In his 2008 address at The Catholic University of America, speaking to representatives of U.S. Catholic schools and colleges, Pope Benedict XVI observed the Catholic identity that is and must remain at the heart of Catholic education:

Both Pope John Paul II and Pope Benedict XVI, who had been Catholic educators, were inspired by the work of Blessed John Henry Cardinal Newman. Newman was a lifelong advocate for education that teaches students to reason and discover truth. He came to realize that a genuine commitment to truth, including the Truth revealed by God, requires a strong Catholic foundation and adherence to the teachings of the Church.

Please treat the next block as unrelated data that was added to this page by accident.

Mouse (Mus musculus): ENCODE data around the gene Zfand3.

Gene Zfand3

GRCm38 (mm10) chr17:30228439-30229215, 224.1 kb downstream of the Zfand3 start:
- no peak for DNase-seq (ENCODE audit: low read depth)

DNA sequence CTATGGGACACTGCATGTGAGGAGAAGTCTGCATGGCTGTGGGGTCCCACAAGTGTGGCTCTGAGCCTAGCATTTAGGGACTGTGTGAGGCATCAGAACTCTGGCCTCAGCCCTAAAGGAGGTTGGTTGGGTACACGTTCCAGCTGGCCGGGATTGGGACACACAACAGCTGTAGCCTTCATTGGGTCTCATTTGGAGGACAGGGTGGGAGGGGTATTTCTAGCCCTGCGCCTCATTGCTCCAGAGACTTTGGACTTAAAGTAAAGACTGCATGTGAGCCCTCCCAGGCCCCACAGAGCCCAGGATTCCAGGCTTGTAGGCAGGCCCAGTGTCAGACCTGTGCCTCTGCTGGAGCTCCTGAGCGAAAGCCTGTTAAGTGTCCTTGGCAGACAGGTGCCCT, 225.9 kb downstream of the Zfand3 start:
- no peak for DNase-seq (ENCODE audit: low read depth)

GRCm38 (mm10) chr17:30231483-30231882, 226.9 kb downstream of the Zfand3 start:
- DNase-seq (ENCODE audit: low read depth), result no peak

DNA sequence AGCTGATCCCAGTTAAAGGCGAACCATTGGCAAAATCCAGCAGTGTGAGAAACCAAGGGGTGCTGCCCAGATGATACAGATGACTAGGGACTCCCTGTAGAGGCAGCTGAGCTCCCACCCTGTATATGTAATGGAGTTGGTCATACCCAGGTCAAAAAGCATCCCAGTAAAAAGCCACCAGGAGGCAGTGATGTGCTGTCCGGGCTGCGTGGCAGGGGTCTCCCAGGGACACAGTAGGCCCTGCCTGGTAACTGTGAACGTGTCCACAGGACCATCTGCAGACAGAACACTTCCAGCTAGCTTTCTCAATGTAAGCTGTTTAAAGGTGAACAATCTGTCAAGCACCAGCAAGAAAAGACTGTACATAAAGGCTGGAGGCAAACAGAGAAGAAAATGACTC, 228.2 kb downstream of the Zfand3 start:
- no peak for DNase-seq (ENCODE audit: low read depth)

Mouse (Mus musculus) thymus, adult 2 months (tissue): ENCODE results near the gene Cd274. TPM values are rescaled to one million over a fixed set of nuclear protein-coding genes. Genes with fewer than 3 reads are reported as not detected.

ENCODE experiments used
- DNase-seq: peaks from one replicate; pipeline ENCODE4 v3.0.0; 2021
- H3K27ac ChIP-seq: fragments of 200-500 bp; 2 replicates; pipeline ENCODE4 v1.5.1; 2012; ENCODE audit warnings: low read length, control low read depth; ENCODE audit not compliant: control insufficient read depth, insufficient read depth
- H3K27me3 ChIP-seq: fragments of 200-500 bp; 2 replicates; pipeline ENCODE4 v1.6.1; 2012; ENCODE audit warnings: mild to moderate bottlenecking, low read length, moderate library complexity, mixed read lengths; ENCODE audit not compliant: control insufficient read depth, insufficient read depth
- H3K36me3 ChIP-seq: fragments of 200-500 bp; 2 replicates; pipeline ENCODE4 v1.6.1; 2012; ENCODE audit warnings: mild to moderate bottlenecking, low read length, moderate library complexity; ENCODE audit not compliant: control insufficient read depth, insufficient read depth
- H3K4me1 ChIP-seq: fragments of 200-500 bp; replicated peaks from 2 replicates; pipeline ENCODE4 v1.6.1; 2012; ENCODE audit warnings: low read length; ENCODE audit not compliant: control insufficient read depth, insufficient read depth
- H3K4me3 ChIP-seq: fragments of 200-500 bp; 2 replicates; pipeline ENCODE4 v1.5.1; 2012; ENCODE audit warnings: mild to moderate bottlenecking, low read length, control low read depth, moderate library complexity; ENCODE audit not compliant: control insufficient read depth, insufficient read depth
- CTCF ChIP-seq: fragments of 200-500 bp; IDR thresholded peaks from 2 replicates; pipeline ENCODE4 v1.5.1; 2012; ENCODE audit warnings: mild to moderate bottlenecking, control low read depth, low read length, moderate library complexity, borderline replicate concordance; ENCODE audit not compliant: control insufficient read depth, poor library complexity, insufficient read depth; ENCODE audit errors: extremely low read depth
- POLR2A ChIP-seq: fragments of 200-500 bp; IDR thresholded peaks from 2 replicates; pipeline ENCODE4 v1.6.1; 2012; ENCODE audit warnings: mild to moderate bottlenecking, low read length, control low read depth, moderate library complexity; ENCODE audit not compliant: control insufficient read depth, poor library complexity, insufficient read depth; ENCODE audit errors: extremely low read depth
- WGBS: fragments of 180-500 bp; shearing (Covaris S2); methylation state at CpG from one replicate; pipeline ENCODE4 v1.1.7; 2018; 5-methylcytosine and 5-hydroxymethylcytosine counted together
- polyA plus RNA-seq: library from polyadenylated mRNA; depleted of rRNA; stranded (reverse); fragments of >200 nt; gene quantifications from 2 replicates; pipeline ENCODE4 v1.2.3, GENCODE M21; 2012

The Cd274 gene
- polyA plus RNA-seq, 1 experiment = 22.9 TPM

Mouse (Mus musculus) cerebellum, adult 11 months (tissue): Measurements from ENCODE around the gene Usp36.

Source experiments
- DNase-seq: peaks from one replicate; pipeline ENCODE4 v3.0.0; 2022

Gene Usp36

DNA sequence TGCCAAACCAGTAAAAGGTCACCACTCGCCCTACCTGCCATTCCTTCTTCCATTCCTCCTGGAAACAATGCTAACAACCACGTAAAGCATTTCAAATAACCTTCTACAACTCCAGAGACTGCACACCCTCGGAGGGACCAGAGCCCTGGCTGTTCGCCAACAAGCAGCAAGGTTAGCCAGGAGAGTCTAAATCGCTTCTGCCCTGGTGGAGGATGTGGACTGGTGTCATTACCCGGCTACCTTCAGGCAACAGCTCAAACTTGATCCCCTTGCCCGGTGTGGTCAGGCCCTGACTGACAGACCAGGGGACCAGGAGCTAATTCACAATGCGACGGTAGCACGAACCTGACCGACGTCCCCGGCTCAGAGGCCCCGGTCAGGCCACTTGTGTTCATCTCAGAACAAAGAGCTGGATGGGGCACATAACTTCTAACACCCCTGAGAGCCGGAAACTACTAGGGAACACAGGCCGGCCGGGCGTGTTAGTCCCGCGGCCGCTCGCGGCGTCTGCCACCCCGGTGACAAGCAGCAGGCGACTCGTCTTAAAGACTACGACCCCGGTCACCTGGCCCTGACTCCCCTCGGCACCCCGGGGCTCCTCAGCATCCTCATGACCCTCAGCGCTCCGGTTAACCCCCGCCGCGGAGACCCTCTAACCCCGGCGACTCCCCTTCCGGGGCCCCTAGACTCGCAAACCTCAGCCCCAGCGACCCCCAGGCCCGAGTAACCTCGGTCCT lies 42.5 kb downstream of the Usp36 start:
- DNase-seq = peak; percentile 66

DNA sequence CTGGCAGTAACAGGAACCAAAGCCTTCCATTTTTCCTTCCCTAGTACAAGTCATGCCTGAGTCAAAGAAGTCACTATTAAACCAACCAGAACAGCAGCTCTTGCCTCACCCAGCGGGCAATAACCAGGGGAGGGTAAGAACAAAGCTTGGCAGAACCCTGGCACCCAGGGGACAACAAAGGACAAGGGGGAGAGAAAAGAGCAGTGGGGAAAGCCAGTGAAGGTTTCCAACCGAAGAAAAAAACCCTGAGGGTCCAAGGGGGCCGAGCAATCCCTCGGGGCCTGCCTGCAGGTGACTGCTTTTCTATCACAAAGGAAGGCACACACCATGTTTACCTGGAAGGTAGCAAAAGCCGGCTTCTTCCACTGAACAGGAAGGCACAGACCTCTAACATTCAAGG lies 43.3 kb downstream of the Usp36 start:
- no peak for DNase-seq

Since the 1960s, Catholics have witnessed a creeping secularism in Catholic education that has often corrupted teachings and behaviors – both inside and outside the classroom – and replaced authentic Catholic identity with bland conformity to a declining culture. It is with this concern, the Cardinal Newman Society was established in 1993 to promote and defend faithful Catholic education. Founded in 1993, the mission of The Cardinal Newman Society is to promote and defend faithful Catholic education. The Society supports education that is faithful to the teaching and tradition of the Catholic Church, produces and disseminates research and publications on developments and best practices in Catholic education and keeps Catholic leaders and families informed.

The Cardinal Newman Society is a treasure to our Catholic culture and our educational system thanks to the inspiration and faith of Venerable Cardinal Newman.


Jim Fritz